- Select Move Money Out and follow the steps to set up your ACH transfer.
Transfers should post to your bank account in 1 to 2 business days.
Government Access to Information
Question: Can the IRS or other government agency track my EIP Card activity?
Answer: No. Except in rare and limited situations, no government agency, including the IRS, will have access to information about your EIP Card activities.
The government can't take money out of your EIP Card account, either.
Question: Can I write a check for payments from my EIP Card account?
Answer: Yes. If you have an EIP Card, you can request a Money Network® Check by calling 800-240-8100. The check amount will be subtracted from your debit card account balance. For more information, check the cardholder agreement at EIPCard.com (opens in new tab).
Stay on Top of Stimulus Check Developments
Follow Kiplinger for the latest news and insights on federal stimulus payments (and other important personal-finance matters). Stay with us on:
- email. Sign up free for our daily Kiplinger Today e-newsletter (opens in new tab).
- social media. Follow us on Instagram (opens in new tab), Twitter (opens in new tab) and Facebook (opens in new tab).
- podcasts. Subscribe free to our weekly Your Money's Worth podcast. Apple (opens in new tab) | Google Podcasts (opens in new tab) | Spotify (opens in new tab) | Overcast (opens in new tab)
See some of our other coverage of the second stimulus check:
- Is Your Second Stimulus Check Taxable?
- 10 Things Social Security Recipients Need to Know About Their Second Stimulus Check
- When Will Your Second Stimulus Check Arrive? It May Already Be On Its Way
- Who's Not Getting a Second Stimulus Check (Not Everyone is Eligible!)
- How Your Second Stimulus Check Will Differ from the First One
- Will College Students Get a Second Stimulus Check? (Hint: It Depends!)
Rocky was a Senior Tax Editor for Kiplinger from October 2018 to January 2023. He has more than 20 years of experience covering federal and state tax developments. Before coming to Kiplinger, he worked for Wolters Kluwer Tax & Accounting and Kleinrock Publishing, where he provided breaking news and guidance for CPAs, tax attorneys, and other tax professionals. He has also been quoted as an expert by USA Today, Forbes, U.S. News & World Report, Reuters, Accounting Today, and other media outlets. Rocky has a law degree from the University of Connecticut and a B.A. in History from Salisbury University.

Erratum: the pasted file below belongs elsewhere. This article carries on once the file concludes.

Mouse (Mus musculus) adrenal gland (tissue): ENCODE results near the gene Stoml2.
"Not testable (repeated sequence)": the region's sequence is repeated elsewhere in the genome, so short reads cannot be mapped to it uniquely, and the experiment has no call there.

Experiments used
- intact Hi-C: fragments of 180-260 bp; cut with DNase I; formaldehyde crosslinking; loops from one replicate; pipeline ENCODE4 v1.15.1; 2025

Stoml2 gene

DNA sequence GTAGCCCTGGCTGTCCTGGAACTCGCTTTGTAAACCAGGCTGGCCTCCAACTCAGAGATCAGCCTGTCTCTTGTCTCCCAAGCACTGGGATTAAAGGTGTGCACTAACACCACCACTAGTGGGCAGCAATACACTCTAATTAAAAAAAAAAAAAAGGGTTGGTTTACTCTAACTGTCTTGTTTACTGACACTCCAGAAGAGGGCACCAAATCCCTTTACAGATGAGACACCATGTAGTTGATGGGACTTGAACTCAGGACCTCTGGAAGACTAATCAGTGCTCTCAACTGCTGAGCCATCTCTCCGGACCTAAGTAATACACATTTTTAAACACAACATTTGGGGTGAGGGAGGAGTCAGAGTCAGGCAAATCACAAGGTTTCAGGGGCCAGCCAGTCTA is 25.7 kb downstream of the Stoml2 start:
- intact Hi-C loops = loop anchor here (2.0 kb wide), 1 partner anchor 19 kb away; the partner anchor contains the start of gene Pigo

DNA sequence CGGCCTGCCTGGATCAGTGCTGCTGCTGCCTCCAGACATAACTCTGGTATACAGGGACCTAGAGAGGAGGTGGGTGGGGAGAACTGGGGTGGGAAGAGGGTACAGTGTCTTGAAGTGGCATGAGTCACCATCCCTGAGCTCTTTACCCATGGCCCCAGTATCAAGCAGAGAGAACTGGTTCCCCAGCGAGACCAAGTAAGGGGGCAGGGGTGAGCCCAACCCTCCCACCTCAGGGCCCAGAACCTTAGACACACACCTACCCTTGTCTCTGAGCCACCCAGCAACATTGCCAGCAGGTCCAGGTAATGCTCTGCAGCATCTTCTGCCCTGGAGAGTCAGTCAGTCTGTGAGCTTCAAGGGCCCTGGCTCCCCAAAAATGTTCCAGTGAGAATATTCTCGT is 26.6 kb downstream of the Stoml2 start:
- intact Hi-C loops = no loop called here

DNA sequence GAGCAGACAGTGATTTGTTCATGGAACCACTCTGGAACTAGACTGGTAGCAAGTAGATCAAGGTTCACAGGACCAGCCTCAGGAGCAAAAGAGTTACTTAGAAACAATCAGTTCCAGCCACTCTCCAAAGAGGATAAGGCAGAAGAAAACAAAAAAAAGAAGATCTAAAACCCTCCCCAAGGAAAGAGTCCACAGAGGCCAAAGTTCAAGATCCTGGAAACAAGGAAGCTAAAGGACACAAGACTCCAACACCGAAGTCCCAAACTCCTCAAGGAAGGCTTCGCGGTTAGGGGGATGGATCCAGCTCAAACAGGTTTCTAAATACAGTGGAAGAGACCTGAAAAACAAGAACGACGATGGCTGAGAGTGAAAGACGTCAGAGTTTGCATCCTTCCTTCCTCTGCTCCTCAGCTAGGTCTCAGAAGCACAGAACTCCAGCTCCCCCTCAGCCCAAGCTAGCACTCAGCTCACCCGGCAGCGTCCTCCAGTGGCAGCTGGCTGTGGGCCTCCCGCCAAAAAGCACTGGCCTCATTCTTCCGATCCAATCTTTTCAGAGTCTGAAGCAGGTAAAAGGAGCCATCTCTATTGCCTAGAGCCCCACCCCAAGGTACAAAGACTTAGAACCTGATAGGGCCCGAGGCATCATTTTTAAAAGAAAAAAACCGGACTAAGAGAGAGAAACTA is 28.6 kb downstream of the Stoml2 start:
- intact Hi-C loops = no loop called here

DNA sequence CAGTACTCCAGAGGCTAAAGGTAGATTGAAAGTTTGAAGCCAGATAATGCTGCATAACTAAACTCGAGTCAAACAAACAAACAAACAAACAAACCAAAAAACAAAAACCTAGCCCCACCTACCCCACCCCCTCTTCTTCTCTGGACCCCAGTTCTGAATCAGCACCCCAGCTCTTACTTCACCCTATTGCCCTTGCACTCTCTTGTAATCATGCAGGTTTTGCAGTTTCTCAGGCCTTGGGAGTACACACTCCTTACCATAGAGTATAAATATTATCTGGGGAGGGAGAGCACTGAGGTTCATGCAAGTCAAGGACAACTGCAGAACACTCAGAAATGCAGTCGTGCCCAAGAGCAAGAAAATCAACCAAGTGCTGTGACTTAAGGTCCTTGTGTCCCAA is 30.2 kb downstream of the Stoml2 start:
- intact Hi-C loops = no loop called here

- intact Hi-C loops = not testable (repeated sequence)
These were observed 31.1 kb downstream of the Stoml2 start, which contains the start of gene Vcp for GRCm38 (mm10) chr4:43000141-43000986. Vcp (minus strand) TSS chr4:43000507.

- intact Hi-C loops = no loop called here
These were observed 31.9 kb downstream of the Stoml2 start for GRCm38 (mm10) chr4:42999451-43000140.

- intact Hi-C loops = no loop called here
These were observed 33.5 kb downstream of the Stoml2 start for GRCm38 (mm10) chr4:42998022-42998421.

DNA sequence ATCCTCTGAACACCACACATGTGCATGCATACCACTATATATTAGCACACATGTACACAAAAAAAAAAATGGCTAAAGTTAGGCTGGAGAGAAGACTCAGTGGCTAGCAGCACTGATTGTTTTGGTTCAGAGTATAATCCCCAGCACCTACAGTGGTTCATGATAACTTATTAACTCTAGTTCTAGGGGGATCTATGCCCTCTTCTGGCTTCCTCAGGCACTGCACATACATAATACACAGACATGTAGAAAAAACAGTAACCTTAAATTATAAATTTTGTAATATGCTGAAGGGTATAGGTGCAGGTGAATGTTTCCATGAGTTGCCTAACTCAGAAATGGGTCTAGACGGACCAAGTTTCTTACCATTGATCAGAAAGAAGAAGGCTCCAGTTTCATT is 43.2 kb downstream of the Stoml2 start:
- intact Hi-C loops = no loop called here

Want to Increase Income? Focusing on 5 Elements Can Help
There are multiple ways to generate income, but to make your money work for you, consider sustainability, maximizing, automation, reinvestment and tax efficiency.
By Jamie P. Hopkins, Esq., CFP, RICP • Published
Are Annuities Good Investments? Weighing the Pros and Cons
Love ’em or loathe ’em, annuities can be a smart investment tool for the right person under the right circumstances.
By Nate Miller, Investment Adviser Representative • Published
Child Tax Credit Changes and FAQs for Your 2022 Tax Return
Tax Breaks The bigger and better child tax credit that applied for 2021 is gone, replaced by a new set of rules for taking the credit on 2022 returns.
By Joy Taylor • Published
How 12 Types of Retirement Income Get Taxed
retirement Don't forget about taxes on your pensions and other retirement income while planning for your golden years.
By Joy Taylor • Published
10 Least Tax-Friendly States for Middle-Class Families
state tax It can cost your family thousands of dollars each year if you end up in one of the worst states for taxes after a move.
By David Muhlbaum • Published
10 Most Tax-Friendly States for Middle-Class Families
state tax If a move from one state to another is in your future, you could save big bucks by relocating to one of these states where the tax bite is light for middle-class families.
By David Muhlbaum • Published
15 States That Tax Military Retirement Pay (and Other States That Don't)
retirement Taxes on military retirement pay vary from state-to-state. How generous is your state when it comes to helping retired veterans at tax time?
By Sandra Block • Published
5 Tax Deadlines for October 17
tax deadline Many taxpayers know that October 17 is the due date for filing an extended tax return, but there are other tax deadlines on this date.
By William Neilson • Last updated
5 States With No State Sales Tax
Tax Breaks A handful of states don't impose a sales tax, but that doesn't necessarily make them the best states for low taxes.
By Rocky Mengle • Published
Penalties for Filing Your Tax Return Late
tax deadline Stiff penalties await those who didn't file their return (or pay any tax owed) by the tax filing deadline.
By Rocky Mengle • Last updated